Region

Turkey and the Levant

Stories under this heading cover Turkey as well as the Levant – a large area in the Eastern Mediterranean region of Western Asia, consisting of Syria, Lebanon, Jordan, Israel and Palestine.

Editor's choice
News
Turkey to take over Somalia's naval defence for a decade

Turkey to take over Somalia's naval defence for a decade

The Somali cabinet formally approved a defence and economic cooperation agreement with Turkey on Wednesday, authorising Ankara to build, train and equip the Somali navy and reportedly defend its territorial waters amid tensions with Ethiopia. The agreement strengthens Turkish political and military position in the Horn of Africa and the Red Sea region amid increasing concerns about security in the strategic waterway. Somali Prime Minister Hamza Abdi Barre described the agreement at the cabinet meeting as a “historic” one that would become a “legacy” for the Somali nation in the long run.  “This agreement will put an end to the fear of terrorism, pirates, illegal fishing, poisoning, abuse and threats from abroad,” he said, according to the local reports. A Turkish defence official declined to comment, saying that the contents of the agreement would be public simultaneously as it is ratified by the Turkish parliament and the president. “We cannot reveal the details as it has a long way to be ratified,” the official added.  The Turkish Navy already operates off the shore of Somalia and in the Gulf of Aden under a UN mission to combat piracy and armed robbery since 2009. 
Editor's choice
News
800 western officials say the policies of their governments on Gaza "are contributing to grave violations of international law, war crimes and even ethnic cleansing or genocide"

800 western officials say the policies of their governments on Gaza "are contributing to grave violations of international law, war crimes and even ethnic cleansing or genocide"

The BBC is reporting that more than 800 serving officials in the US and Europe have signed a statement warning that their own governments' policies on the Israel-Gaza war could amount to "grave violations of international law". Many are describing the statement as an unprecedented move that reflects great concern in official circles in western countries about the the position of their governments on the situation in Gaza. The "transatlantic statement", a copy of which was passed to the BBC, says their administrations risk being complicit in "one of the worst human catastrophes of this century" but that their expert advice has been sidelined. It is the latest sign of significant levels of dissent within the governments of some of Israel's key Western allies. One signatory to the statement, a US government official with more than 25 years' national security experience, told the BBC of the "continued dismissal" of their concerns. "The voices of those who understand the region and the dynamics were not listened to," said the official. "What's really different here is we're not failing to prevent something, we're actively complicit. That is fundamentally different from any other situation I can recall," added the official, who spoke on condition of anonymity. The statement is signed by civil servants from the US, the EU and 11 European countries including the UK, France and Germany.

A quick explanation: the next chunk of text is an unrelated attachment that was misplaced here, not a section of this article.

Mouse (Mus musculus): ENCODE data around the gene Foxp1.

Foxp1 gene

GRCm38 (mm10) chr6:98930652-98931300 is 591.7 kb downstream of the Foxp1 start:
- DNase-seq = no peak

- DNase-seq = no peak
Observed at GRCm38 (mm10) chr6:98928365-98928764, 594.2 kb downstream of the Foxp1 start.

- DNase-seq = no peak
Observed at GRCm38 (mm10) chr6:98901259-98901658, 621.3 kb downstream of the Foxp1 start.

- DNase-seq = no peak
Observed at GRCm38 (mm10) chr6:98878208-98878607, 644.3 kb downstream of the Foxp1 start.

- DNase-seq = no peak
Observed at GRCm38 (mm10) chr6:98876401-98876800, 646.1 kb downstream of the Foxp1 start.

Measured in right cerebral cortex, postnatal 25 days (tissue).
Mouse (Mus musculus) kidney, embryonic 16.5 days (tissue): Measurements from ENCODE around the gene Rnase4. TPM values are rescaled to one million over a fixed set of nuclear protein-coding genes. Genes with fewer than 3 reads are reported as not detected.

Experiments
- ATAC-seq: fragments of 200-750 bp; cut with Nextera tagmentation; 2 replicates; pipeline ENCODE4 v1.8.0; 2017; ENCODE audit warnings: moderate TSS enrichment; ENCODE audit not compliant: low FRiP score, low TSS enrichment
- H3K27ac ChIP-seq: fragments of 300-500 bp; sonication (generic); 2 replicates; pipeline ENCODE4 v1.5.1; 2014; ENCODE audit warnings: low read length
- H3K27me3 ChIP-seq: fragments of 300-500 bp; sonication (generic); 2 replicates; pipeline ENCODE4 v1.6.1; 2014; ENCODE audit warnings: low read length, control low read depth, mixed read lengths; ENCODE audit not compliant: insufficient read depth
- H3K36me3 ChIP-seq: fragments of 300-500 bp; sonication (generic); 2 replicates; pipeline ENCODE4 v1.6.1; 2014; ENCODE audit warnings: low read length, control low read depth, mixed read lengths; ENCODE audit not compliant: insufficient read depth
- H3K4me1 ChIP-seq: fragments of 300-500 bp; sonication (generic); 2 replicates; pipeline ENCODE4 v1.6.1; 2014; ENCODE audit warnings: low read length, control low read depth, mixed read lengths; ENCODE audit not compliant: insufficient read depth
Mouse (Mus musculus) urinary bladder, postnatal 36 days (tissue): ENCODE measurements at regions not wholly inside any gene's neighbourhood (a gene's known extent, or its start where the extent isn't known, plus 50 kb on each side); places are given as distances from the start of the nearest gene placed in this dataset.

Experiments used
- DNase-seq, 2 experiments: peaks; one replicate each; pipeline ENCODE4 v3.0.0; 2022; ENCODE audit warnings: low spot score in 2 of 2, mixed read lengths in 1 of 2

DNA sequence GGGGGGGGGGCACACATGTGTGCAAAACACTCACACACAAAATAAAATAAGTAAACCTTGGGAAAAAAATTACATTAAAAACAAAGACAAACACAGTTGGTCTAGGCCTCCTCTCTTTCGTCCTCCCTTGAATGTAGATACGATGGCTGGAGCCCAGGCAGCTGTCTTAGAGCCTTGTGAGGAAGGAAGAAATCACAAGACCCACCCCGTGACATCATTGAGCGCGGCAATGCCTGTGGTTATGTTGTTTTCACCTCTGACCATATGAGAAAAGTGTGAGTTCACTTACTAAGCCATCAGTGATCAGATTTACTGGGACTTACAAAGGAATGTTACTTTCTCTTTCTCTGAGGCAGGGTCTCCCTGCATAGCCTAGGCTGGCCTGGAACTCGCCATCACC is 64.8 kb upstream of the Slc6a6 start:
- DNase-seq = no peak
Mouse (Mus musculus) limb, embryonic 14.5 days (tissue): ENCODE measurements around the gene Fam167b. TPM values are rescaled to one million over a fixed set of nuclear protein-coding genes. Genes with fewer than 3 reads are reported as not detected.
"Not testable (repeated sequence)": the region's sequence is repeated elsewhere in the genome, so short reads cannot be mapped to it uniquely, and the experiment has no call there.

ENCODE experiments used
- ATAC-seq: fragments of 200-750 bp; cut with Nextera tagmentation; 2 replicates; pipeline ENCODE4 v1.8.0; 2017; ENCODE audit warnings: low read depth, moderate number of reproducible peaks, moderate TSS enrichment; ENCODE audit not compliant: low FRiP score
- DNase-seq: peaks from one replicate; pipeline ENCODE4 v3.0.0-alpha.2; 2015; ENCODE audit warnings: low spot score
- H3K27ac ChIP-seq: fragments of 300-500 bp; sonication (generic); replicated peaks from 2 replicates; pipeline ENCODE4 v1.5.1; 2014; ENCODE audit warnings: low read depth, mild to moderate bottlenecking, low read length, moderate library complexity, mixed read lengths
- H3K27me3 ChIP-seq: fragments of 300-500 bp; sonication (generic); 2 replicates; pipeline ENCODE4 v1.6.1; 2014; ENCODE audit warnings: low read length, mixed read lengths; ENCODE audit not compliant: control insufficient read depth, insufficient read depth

Filter archive

Publication date
Editor's choice
News
Russian airstrike on Idlib market in Syria kill at least 13, injures dozens

Russian airstrike on Idlib market in Syria kill at least 13, injures dozens

A Russian airstrike launched on a market in the north-western Syrian city of Idlib on Sunday (25 June) have killed 13 people, reports Arab News. At least nine civilians are among the dead, including two children. Around 30 people are understood to have been injured in the Russian strike on the rebel-held city, and it is expected that the death toll will rise. The regime of Syrian President Bashar al-Assad - backed by Russia and Iran - has won back most of the territory that it lost to various groups in the early years of the Syrian Civil War that began in 2011 after the regime violently surpressed pro-democracy protests that had swept through a number of Arab countries. The violent repression of the protests led to President Assad and Syria being a pariah state for a number of years, although a process of the country's rehabilitation has recently taken place with Syria re-joining the Arab League in May this year, at the 32nd summit of the group in Jeddah. You can read more about this here. Over the years, Russia has repeatedly launched airstrikes across rebel-held regions of Syria. Although deadly Russian airstrikes on civilians in Syria have been limited this year - likely due to its ongoing invasion of Ukraine - Sunday's strike is the deadliest attack on Syria this year.
Editor's choice
News
Swedish negotiators head to Ankara for renewed talks on NATO membership

Swedish negotiators head to Ankara for renewed talks on NATO membership

Swedish negotiators are in the Turkish capital city of Ankara today, on Wednesday (14 June), for the first set of talks with Turkey on its NATO membership bid since President Erdogan's election victory on 28 May. Sweden applied for NATO membership alongside Finland on 18 May 2022, almost three months after Russia launched its full-scale invasion of Ukraine on 24 February. While Finland joined the military alliance on 4 April, Sweden's bid continues to be held up by objections from Turkey and Hungary. Sweden's chief NATO negotiator Oscar Stenström and top civil servant in the Swedish foreign ministry, Jan Knutsson, are expected to meet Akif Cagatay Kilic, the new security advisor appointed by President Erdogan following his 28 May victory. The two sides will discuss Sweden's membership of NATO, and the extent to which the country has fulfilled its promises in the so-called "trilateral memorandum" between Turkey, Sweden and Finland signed at NATO's summit in Madrid on 28 June last year. Last Sunday (4 June), NATO Secretary-General Jens Stoltenberg urged Turkey to approve Sweden's membership ahead of the bloc's summit in Vilnius, Lithuania, on 11-12 July.